Caring for Someone With ALS

If you are a spouse, child, friend, or formal caregiver, it's important that you know that taking care of a person with amyotrophic lateral sclerosis (ALS) is challenging on so many levels—for anyone.

While it's definitely demanding, caring for someone with ALS can be fulfilling if you have the right mindset, support from others, and proper assistive devices, Here are a few tips to keep in mind as you navigate through your caregiving journey.

Mom caring for son with ALS
 funky-data / Getty Images

Empower Yourself With Knowledge

A little bit of knowledge goes a long way when it comes to caring for someone with ALS.

You can be a more proactive and anticipatory caregiver if you understand why the person you are caring for cannot move well, has muscle twitches and spasms, experiences pain and excessive drooling, and has difficulty feeding and breathing,

With a basic knowledge of ALS, you will be able to better predict the problems and prepare well for those transitions. This helps create the smoothest possible caregiving process.

Seek Support

The physical demands of caring for someone with ALS are vast and range from assistance with activities of daily living like bathing, using the bathroom, eating, and dressing to managing mobility aids. Eventually, they will need feeding devices and breathing machines. They may start with continuous positive airway pressure (CPAP) and then move on to a ventilator.

In addition, the caregiver of a person with ALS often has to manage the household, especially as a spouse or family member. This means cleaning, doing laundry, paying bills, making healthcare provider appointments, and communicating with other family members.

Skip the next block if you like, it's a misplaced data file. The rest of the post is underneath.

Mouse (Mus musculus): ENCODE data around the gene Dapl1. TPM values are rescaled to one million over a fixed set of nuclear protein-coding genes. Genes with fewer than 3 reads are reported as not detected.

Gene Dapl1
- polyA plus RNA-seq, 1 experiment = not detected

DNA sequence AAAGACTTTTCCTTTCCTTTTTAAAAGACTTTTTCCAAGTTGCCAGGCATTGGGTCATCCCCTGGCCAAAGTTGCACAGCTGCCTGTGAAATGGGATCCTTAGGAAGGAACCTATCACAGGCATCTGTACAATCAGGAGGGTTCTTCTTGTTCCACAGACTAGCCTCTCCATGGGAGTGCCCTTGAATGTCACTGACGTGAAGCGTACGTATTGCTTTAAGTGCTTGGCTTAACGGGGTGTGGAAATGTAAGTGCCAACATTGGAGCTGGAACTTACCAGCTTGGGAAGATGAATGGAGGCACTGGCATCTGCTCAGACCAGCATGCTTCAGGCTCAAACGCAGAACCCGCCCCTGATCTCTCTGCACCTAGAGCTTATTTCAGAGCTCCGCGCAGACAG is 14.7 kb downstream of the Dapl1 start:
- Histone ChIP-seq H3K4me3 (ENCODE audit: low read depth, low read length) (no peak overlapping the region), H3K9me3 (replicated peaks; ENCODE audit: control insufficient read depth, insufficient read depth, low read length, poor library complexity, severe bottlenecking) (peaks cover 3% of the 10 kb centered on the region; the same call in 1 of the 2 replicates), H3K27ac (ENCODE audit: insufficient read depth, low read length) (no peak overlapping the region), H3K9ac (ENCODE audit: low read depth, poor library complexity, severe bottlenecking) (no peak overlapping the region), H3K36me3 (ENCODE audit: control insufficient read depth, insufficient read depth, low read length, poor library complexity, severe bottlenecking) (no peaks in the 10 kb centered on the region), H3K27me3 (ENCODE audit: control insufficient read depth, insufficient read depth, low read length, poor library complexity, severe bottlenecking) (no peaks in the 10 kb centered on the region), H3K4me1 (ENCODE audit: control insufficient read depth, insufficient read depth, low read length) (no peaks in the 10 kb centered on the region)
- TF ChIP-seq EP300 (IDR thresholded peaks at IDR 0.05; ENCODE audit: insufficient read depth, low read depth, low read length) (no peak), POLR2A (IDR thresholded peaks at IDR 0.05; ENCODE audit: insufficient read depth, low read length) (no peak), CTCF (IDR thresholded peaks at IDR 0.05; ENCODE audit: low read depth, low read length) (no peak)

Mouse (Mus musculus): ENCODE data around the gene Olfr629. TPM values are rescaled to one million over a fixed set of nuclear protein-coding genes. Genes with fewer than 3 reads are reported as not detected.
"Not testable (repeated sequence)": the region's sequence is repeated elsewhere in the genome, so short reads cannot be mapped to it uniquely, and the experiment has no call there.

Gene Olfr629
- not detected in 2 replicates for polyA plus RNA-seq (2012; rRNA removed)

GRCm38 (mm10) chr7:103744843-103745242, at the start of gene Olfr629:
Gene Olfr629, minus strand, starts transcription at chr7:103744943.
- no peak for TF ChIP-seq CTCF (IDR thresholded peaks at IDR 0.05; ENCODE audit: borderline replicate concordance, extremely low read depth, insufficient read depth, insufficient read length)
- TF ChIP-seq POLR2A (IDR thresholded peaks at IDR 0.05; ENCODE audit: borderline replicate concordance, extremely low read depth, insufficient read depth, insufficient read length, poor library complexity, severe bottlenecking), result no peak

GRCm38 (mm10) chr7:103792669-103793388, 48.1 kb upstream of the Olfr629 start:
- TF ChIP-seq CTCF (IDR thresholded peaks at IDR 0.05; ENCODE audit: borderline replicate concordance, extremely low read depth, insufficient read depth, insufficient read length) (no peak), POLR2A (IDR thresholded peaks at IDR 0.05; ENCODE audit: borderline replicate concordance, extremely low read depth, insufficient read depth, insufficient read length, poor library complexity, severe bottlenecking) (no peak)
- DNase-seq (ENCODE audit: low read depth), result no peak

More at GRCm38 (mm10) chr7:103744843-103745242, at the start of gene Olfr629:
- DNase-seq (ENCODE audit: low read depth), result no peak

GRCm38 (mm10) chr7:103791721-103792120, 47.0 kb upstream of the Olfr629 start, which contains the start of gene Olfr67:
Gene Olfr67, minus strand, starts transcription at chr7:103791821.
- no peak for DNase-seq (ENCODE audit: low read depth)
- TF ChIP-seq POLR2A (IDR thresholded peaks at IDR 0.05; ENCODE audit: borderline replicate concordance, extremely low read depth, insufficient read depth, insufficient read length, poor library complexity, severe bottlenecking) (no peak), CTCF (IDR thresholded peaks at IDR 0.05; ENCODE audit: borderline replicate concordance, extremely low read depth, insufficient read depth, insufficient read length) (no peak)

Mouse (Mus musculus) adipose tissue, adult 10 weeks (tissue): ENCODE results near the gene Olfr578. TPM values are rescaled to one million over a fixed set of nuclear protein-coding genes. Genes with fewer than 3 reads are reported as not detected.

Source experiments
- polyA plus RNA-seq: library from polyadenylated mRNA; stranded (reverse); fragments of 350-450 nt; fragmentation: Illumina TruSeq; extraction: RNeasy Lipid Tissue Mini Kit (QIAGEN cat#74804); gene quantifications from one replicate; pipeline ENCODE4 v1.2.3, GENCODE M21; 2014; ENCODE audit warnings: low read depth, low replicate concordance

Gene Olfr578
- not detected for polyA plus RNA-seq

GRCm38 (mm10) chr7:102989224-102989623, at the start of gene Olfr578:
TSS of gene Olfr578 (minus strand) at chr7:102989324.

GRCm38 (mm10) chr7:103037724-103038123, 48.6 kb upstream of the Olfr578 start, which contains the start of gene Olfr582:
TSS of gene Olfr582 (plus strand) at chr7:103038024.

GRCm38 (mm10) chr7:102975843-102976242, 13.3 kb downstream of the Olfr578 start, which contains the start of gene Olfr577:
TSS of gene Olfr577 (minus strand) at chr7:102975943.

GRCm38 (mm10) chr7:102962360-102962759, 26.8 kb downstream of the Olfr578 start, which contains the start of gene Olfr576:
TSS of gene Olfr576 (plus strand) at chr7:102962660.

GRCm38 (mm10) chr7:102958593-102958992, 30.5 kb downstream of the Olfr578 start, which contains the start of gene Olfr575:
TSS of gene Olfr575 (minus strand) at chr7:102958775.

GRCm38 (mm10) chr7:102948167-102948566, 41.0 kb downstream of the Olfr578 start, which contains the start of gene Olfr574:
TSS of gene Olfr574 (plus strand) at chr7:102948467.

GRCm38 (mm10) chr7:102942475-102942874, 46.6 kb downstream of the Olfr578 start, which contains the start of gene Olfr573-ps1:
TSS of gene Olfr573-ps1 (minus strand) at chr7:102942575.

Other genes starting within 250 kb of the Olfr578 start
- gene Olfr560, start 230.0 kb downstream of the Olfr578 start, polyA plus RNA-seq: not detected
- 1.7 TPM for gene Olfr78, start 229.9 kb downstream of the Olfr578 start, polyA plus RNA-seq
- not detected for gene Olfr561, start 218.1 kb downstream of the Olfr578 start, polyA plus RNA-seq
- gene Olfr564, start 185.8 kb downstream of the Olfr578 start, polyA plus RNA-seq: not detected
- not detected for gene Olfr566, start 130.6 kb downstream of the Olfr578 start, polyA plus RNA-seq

ALS Healthcare Team

Seeking support from others is absolutely essential. You should start with your loved one's ALS healthcare team, which includes a:

This team of healthcare professionals can provide therapy to help ease the symptoms of your loved one's ALS.

Also, through your loved one's ALS healthcare team, social workers can also provide you with information about caregiving support groups throughout your community, as well as palliative care resources at the time of diagnosis, and a hospice referral in the terminal phase of ALS.

You might also consider reaching out to the ALS Association or an online ALS support group guide.

Assistive Devices

Muscle weakness is a primary symptom of ALS, and with that comes problems walking, eating, using the bathroom, bathing, and keeping the head upright (due to weak neck muscles).

Assistive devices like wheelchairs, bathtub lifts, raised toilet seats, removable headrests, and special eating utensils can improve the functioning and quality of life of a person with ALS. This, in turn, can improve the quality of life of the caregiver.

Other useful devices for caring for a person with ALS include special mattresses that can help prevent skin breakdown and muscle and joint pain.

Electronic assistive devices, like speaking devices, can be adapted for hand or eye use to allow for communication and engagement.

Be sure to talk with your loved one's ALS healthcare team about how to go about obtaining these devices.

Respite Care